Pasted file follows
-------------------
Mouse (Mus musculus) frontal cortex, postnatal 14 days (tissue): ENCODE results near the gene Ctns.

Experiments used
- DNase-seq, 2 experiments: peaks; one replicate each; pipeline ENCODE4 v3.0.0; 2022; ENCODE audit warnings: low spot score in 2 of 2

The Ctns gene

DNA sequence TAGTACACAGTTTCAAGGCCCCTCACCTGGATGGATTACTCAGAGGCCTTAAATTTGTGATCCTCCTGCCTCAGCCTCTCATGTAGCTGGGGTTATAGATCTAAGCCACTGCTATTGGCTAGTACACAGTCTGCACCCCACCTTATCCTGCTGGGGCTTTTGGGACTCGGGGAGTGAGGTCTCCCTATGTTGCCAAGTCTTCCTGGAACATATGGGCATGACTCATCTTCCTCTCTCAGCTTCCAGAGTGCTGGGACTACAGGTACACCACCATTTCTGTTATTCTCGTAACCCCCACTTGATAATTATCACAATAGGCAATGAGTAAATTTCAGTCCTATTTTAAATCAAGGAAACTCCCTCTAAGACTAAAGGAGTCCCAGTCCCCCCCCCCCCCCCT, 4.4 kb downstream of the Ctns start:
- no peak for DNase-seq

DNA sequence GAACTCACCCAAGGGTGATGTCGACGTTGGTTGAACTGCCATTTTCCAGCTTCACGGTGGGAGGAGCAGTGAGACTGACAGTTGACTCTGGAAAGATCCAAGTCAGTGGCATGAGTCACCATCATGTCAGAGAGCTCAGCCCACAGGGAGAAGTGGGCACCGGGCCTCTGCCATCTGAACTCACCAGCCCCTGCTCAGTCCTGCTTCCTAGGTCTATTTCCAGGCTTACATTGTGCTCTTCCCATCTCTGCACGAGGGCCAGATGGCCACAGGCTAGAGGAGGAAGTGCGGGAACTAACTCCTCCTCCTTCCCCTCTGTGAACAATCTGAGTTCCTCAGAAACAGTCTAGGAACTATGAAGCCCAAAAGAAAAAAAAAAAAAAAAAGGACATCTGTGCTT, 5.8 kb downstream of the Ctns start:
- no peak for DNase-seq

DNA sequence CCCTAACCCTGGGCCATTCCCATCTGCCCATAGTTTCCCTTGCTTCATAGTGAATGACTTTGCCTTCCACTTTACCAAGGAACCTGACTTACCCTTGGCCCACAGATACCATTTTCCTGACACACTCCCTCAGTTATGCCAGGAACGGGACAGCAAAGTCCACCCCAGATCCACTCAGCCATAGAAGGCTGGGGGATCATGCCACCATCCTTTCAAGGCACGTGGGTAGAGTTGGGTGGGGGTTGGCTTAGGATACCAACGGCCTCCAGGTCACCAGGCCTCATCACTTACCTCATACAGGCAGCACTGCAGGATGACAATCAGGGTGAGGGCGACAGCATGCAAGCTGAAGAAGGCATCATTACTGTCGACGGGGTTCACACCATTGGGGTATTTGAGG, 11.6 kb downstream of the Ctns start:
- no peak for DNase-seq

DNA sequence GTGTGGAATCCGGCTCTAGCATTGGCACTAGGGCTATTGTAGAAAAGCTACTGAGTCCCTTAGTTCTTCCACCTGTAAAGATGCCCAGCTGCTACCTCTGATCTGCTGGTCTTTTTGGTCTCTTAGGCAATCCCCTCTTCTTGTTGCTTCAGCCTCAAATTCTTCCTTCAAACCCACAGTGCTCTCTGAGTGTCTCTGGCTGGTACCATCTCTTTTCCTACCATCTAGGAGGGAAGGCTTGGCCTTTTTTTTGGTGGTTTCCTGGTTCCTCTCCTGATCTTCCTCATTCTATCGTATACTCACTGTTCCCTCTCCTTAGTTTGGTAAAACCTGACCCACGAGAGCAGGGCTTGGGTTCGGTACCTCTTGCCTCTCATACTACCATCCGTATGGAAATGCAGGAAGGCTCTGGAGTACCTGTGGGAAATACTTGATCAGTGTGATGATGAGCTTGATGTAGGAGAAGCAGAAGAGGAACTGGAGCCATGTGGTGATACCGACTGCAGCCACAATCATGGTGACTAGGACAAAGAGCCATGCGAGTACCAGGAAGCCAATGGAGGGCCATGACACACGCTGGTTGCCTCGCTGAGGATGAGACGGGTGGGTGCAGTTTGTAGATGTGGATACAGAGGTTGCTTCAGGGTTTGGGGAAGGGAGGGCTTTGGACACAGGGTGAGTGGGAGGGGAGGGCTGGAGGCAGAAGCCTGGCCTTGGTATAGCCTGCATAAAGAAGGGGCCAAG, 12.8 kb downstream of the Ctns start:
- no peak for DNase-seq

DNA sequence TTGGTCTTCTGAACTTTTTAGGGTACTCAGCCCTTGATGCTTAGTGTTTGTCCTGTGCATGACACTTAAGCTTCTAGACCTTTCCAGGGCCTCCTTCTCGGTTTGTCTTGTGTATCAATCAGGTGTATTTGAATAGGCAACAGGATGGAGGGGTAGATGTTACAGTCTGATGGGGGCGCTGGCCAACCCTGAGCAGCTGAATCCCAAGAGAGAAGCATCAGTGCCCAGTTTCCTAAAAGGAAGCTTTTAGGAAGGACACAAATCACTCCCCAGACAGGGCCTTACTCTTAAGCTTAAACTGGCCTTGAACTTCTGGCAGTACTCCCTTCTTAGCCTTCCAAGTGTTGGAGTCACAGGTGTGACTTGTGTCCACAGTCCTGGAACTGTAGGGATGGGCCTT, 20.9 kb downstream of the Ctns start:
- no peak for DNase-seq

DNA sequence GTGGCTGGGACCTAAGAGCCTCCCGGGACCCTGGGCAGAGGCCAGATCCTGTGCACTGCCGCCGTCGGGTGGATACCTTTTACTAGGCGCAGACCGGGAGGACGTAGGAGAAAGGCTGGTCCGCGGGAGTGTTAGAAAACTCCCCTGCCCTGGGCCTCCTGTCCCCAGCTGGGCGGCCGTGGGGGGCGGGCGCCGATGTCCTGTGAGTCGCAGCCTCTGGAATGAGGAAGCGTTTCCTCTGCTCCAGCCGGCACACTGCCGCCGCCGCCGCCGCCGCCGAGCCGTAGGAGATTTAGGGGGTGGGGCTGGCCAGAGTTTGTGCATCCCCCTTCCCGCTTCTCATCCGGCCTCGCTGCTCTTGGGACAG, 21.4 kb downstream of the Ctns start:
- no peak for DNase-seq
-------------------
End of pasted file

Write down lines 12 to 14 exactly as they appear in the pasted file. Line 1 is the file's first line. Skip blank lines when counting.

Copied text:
- no peak for DNase-seq

DNA sequence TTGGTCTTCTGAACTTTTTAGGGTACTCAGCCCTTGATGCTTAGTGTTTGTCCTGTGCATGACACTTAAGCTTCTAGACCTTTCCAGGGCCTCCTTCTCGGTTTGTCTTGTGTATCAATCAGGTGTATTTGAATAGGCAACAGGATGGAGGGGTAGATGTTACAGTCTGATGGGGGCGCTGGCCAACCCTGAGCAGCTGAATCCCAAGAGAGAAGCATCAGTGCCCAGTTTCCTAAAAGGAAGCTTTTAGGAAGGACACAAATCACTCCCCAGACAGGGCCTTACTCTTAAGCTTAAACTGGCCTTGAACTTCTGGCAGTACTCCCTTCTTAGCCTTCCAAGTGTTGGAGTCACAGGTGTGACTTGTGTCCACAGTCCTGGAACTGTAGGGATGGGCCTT, 20.9 kb downstream of the Ctns start:
- no peak for DNase-seq